Halasina Hannu Gatti: If you're looking for a mouthwatering breakfast, lunch, or snack from Karnataka in South India, Halasina Hannu Gatti is the answer. Don't miss out on this treat! You can find a recipe for Halasina Hannu Gatti by Bhusanur ji.

Konkani Jackfruit Bhajii: Traveling to the West, we have a delightful breakfast, lunch, or snack option from Maharashtra. Konkani Jackfruit Bhajii will surely make your taste buds dance. Check out the recipe for Konkani Jackfruit Bhajii by Ruchkar Mejwani ji.

Bihari Kathal Ki Sabzi: For a flavorsome lunch or dinner from Bihar in the East, Bihari Kathal Ki Sabzi is a must-try. Get ready to savor the deliciousness with the recipe for Bihari Kathal Ki Sabzi from Recipe Mantra.

These are just a few examples of how jackfruit can be transformed into mouthwatering dishes from different regions of India. There's so much more to explore and create with this incredible fruit.

Jackfruit in Indian Culture and Traditions

Jackfruit holds a significant place in local traditions across India, extending beyond its role as a delicious fruit. It is widely revered as the fruit of the Gods, and people offer it to their deities in various parts of the country.

In Bihar, for example, Ram Bali ji reminded us that Jackfruit is specifically offered on the occasion of Nag Panchami.

1. Nag Panchami: The Sacred Connection Between Jackfruit and Snakes in Bihar

On Nag Panchami, there is a tradition of eating Mango and Jackfruit-based meals. This happens all over Bihar.

Monsoon season’s Nag Panchami (Saawan Nag Panchami) is the day of the festival. People prepare and bring their offerings to Nag Devta all day round.

Nag Panchami tradition in Bihar
Nag Panchami tradition in Bihar | Image Source: Aaj Tak

During monsoon, Bihar is inundated with snakes. As their nests get waterclogged, they enter villages.

Along with praying to the God of Snakes, people also have a tradition of lining the surrounding of their homes with Kheel (Puffed rice).

It's a way of protecting their homes and showing respect to the snakes.

2. Ammachi Plavu: The Jackfruit Tree that Saved Raja Marthanda Varma

The local people call this tree ‘Grandmother Jackfruit Tree’.

This tree is said to have protected King Marthanda Verma, who was the Prince of Travancore in mid 1700s.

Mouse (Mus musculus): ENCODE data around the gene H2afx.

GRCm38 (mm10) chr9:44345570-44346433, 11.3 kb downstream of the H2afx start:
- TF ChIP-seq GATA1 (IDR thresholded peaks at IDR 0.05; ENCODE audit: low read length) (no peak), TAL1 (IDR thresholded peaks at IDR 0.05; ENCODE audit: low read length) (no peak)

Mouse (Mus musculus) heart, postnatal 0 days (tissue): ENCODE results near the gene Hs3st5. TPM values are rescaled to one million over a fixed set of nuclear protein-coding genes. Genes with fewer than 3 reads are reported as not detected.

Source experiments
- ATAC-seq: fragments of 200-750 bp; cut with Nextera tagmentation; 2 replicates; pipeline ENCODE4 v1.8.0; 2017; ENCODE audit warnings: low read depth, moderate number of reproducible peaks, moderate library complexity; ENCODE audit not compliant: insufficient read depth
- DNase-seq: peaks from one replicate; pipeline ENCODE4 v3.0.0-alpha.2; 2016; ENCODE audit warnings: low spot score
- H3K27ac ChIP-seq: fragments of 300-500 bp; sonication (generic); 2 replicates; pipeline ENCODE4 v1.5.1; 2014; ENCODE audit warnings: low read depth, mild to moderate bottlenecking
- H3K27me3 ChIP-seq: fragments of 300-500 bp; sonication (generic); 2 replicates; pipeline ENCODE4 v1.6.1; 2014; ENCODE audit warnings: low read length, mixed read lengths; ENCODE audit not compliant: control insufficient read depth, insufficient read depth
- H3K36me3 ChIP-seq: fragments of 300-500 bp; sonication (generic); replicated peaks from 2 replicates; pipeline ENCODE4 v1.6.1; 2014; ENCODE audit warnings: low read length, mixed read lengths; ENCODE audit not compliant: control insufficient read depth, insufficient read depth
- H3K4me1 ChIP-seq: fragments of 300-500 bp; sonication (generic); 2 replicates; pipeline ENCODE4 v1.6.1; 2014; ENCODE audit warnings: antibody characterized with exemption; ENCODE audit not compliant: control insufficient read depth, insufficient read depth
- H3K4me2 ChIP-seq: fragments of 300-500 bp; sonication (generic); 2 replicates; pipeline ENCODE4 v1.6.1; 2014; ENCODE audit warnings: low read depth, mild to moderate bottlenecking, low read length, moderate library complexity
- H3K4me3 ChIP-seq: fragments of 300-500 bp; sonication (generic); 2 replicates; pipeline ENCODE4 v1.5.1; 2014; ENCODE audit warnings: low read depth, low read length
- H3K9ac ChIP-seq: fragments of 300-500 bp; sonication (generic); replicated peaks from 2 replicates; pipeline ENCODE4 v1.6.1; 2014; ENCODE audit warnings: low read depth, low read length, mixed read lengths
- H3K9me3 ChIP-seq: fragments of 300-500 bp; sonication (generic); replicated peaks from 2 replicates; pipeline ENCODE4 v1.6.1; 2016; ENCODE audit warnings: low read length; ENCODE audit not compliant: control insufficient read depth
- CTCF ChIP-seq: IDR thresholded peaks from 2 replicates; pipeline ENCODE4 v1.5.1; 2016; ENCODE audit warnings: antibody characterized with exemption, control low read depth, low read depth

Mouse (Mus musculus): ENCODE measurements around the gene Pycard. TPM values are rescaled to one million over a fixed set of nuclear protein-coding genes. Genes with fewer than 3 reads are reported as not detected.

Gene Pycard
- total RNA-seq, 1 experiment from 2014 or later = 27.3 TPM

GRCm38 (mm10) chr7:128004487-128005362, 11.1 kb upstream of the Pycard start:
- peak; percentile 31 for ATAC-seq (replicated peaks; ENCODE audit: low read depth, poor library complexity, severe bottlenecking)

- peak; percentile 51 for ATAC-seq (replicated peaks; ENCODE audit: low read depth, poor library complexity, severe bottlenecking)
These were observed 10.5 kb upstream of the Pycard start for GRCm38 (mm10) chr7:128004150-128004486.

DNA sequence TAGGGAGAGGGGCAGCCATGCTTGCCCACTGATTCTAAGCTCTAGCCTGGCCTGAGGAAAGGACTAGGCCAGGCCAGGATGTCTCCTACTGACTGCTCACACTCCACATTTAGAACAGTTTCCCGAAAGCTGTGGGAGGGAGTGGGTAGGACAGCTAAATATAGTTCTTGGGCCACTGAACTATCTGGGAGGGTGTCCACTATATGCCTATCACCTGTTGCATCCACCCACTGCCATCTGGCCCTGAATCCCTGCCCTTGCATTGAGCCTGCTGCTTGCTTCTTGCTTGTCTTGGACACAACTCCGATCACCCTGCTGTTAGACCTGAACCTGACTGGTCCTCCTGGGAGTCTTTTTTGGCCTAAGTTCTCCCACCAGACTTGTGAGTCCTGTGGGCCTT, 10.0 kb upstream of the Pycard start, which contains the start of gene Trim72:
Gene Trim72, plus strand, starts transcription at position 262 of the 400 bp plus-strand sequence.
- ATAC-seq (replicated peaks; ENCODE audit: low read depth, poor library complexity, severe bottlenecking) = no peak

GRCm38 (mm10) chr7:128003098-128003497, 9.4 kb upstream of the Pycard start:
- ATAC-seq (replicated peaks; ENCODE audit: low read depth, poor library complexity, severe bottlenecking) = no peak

He found a safe haven in the tree as a prince, while trying to escape from the royal enemies. He did so on the advice of a young boy shepherd.

Neyyattinkara Krishna Swamy Temple
Source: Neyyattinkara Krishna Swamy Temple by Vishnu Dev ji on Wikipedia

Later, astrologers calculated the boy as Lord Sree Krishna in his child form, ‘Unnikrishna’.

When Marthanda Verma became the king, he built the Sree Krishna Swamy Kshetram in remembrance of that boy.

This is the same site where the stump of the tree is still preserved today. Almost 300 years later.

3. Bhagya Chandra and The Sacred Jackfruit Tree of Manipur

In 18th century, Raja Bhagya Chandra, or Ningthou Ching-Thang Khomba, was the king in Manipur.


After a defeat at the hands of the king of Burma, Raja escaped and found refuge in Assam. But the king of Assam didn’t trust him entirely.

He was asked to fight an elephant to prove his valor.

A devotee of Lord Krishna, Bhagya Chandra asked for help. Sree Krishna made himself available in a Jackfruit tree in Kaina, in modern-day Manipur.

With Shree Krishna by his side, the elephant never fought Bhagya Chandra. Instead, it bowed in reverence.

The king of Assam then believed the Raja and helped him win his kingdom of Manipur back.

In gratitude, Raja Bhagya Chandra got 6 images of Lord Krishna made from a jackfruit tree.

Jackfruit Tree in Kaina Temple Complex in Manipur
Jackfruit Tree in Kaina Temple Complex in Manipur. Source: Hindu Temples of India

This tree was located on the Kaina hill which is the site of the modern-day destination in Thoubal district, in East Manipur.

After ritual worship, the tree was uprooted and brought down the river to the placed called Langthaband. Here, the images were carved out of the dried out wood from the Jackfruit tree.